Chianti Classico Reaches New Heights: Reflections on the 2019 Anteprime

Tuscany is my happy place. I am not alone in this I know well from the three years I lived in Florence and the throngs of people outside of my door everyday in the Oltr’arno. Sometimes, there were so many people, it was literally hard to get out of the front door. I mention this because I think people and here I include myself, get over familiar with Tuscany and Tuscany wines, especially Chianti. We know what familiarity breeds and in my case, it had led me to search out other wines and not follow Chianti’s development through the years as closely as I might have and for this, I now know I was sorely missing out.

These photos come from the Tuscan Anteprime this past February. It is a marvelous week in which you taste wines from all over Tuscany in situ. Two of the days are dedicated to tasting Chianti Classico in the Leopoldo Station in Florence. This gorgeous old station is filled with long tables and I believe 600 examples of Chianti Classico. I like these pictures because they give you a sense of the room and the vast number of Chianti Classico producers. The bottles look like little soldiers marching I always think.

The changing photos of the symbol of Chianti Gallo are just the right metaphor for what I noticed in the glass this year. This was their picture for 2019. Here’s the one from 2018.

I was lucky enough to attend both of these marvelous events and to see the evolution not only in the wines themselves but also in my own interest and development. In the past, as I mentioned, I might reach for a different more obscure Tuscan wine whereas the Chianti Classico from 2019 stole the show at the Anteprime. Everyone during the event tasted as many wines as they felt they needed to and in the order that they wanted to pursue.  I tasted with a group of Italian writers who work for one of the Italian guides, Vini Buon d’Italia, if memory serves and tried to stay up to their rhythm. I can say that of the 200 Chianti Classico that I tasted that day, almost every bottle was an exciting explosion of Tuscany for all of my senses. Dark cherry, rose, nuts, bramble, plums , earthiness, sometimes more spice sometimes a touch of oak but always a great structure with acidity, often minerality and enough tannin to carry it through to the finish line.

Just like this year’s design, the wines were elegant and more feminine in a way that I hadn’t remembered. Smooth and silky tannins on some of the wines and more rustic wines on the others but they all reminded me of what a noble city Florence and it’s surrounding areas can be.

The wine writers I was tasting with also suggested I take another look at the Gran Selezione category, telling me not to dismiss it as a marketing technique but to see it as more of a single vineyard or cru.  A number of writers in this group are posting about this category. I recommend reading those entries and exploring the classification.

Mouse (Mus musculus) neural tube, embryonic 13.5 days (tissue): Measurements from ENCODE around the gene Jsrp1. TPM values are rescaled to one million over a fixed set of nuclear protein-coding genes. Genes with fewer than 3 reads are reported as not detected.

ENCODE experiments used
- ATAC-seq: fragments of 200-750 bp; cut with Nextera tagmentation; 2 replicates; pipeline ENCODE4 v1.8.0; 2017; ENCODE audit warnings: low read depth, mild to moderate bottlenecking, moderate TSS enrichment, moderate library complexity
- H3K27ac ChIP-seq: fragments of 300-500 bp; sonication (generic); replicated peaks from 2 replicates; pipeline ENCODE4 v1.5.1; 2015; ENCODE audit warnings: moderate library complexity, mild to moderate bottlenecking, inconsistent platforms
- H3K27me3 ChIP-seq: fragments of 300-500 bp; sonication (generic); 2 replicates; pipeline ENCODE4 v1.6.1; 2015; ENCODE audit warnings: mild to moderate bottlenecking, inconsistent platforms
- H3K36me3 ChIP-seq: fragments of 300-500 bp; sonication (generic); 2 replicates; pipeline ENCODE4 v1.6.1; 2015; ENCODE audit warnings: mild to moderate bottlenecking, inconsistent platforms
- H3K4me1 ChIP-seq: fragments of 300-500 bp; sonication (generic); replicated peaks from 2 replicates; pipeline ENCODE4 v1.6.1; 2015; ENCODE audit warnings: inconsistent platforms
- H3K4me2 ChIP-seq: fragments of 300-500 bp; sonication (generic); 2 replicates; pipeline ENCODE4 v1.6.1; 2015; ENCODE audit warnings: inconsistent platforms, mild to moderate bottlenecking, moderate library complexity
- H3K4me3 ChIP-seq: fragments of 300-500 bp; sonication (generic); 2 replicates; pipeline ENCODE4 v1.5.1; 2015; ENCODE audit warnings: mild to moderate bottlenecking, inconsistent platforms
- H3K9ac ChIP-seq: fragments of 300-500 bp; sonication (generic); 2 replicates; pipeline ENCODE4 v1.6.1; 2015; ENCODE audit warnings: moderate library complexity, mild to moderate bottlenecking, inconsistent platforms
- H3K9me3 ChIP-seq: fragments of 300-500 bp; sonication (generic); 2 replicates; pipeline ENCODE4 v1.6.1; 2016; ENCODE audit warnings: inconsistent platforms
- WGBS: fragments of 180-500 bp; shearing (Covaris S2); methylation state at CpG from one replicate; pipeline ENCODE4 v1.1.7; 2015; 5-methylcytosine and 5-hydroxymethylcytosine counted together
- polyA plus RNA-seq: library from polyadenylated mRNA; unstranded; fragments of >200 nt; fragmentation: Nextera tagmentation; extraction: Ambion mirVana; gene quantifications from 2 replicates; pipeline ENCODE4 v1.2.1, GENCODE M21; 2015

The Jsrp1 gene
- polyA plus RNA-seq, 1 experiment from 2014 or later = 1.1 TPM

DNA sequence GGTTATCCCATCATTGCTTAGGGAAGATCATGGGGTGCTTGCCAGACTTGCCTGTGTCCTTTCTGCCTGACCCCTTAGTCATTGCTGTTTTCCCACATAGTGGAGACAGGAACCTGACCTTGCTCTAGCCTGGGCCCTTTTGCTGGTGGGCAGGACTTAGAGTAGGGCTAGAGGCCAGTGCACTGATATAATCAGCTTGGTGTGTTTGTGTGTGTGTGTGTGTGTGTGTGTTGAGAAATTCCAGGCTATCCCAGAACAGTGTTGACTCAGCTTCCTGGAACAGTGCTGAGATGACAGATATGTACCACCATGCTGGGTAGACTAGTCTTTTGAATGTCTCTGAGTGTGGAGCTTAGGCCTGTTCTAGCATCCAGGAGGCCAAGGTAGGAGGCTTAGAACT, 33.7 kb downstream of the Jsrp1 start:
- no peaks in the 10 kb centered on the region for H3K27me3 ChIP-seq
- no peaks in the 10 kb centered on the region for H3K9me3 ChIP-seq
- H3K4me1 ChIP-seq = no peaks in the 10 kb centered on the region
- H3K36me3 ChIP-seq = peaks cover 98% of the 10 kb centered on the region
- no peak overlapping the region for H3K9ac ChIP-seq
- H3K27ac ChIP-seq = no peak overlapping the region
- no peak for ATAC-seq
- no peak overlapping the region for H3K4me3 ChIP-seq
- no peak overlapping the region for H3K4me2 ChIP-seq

Giovanni Manetti Chairman of the Consorzio Vino Chianti Classico

At the Anteprime we tasted many different vintages, riservas, gran selezione and the like. The more specific tasting and notes will be for a different day. Today’s post is more of a commentary on how all of the producers throughout these past years have upped their game and how Chianti Classico really is the noble wine from this part of Tuscany that must be on everyone’s table. It will be great with Thanksgiving foods too. I am going to get a bottle for my table. I am so thankful to have tried these wines in that setting and so many of them at once to know that I can’t go wrong when choosing one of these wines.

Many of the writers today are mentioning wines from Ricasoli. I sat next to the Baron at a dinner at Gurdulù, a  trendy Florentine restaurant, the evening of the Anteprime. Ever a gentleman, he jokingly corrected me when I said his ancestors were from 1700, saying I had taken 1000 years off his family history. I wanted to crawl under the table at my silly mistake but again, the Baron was a gentleman and laughed it off. The wines from that estate, which I haven’t visited but do know, are an exquisite example of what Chianti can be. I first met the Baron at a lunch in 2014. Here is a post I wrote about the wines and the estate back then. Rereading it, I see I did know the family dated back to the 7th century. It has been one of my most read posts throughout the years which is interesting.

Here are some facts about the area from the Chianti Classico Passport: (Press Kit Information from Anteprime)

Date of Birth: 1716 the borders delimited by Cosimo III, Grand Duchy of Tuscany

Place of Birth: The territory lying between the provinces of Florence and Siena that covers all of the municipalities of Castellina in Chianti, Gaiole in Chianti, Greve in Chianti, Radda in Chianti and part of the municipalities of Barberino Val d’Elsa, Castelnuovo Berardenga, Poggibonsi, San Casciano in Val di Pesa and Tavarnelle Val di Pesa.

Total vineyard area: 10,000 ha/ 25,000 acres

Grapes permitted: Sangiovese min 80% -100%, other red grapes 0-20%

Average annual bottle output (over the past 10 years): 35-38 million  bottles a year

Consorzio Members: 523

Chianti Classico was exported to 130 countries in 2017, 33% of the exported bottles come to the US.

Posts from Fellow Italian Food, Wine and Travel Lovers on Chianti Classico and Tuscany. Please join us on Twitter at #ItalianFWT on Saturday, Nov. 2 at 11am ET.


  1. Thanks so much for sharing your experiences with us Susannah. I love that you were lucky enough to have dinner and chat with the Baron.

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